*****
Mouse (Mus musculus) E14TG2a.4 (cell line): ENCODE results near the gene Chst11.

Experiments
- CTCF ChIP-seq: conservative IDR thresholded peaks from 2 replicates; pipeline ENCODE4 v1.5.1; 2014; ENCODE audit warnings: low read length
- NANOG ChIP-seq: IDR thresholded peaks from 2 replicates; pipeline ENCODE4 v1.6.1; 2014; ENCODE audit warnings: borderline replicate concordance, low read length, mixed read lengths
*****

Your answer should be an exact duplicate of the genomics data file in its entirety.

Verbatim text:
Mouse (Mus musculus) E14TG2a.4 (cell line): ENCODE results near the gene Chst11.

Experiments
- CTCF ChIP-seq: conservative IDR thresholded peaks from 2 replicates; pipeline ENCODE4 v1.5.1; 2014; ENCODE audit warnings: low read length
- NANOG ChIP-seq: IDR thresholded peaks from 2 replicates; pipeline ENCODE4 v1.6.1; 2014; ENCODE audit warnings: borderline replicate concordance, low read length, mixed read lengths